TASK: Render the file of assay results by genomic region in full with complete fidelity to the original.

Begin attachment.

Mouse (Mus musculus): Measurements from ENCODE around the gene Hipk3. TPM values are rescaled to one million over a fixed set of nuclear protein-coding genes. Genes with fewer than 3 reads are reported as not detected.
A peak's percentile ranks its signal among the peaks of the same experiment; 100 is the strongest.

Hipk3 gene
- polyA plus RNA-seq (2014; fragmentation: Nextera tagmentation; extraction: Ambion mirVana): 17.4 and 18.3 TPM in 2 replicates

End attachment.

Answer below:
Mouse (Mus musculus): Measurements from ENCODE around the gene Hipk3. TPM values are rescaled to one million over a fixed set of nuclear protein-coding genes. Genes with fewer than 3 reads are reported as not detected.
A peak's percentile ranks its signal among the peaks of the same experiment; 100 is the strongest.

Hipk3 gene
- polyA plus RNA-seq (2014; fragmentation: Nextera tagmentation; extraction: Ambion mirVana): 17.4 and 18.3 TPM in 2 replicates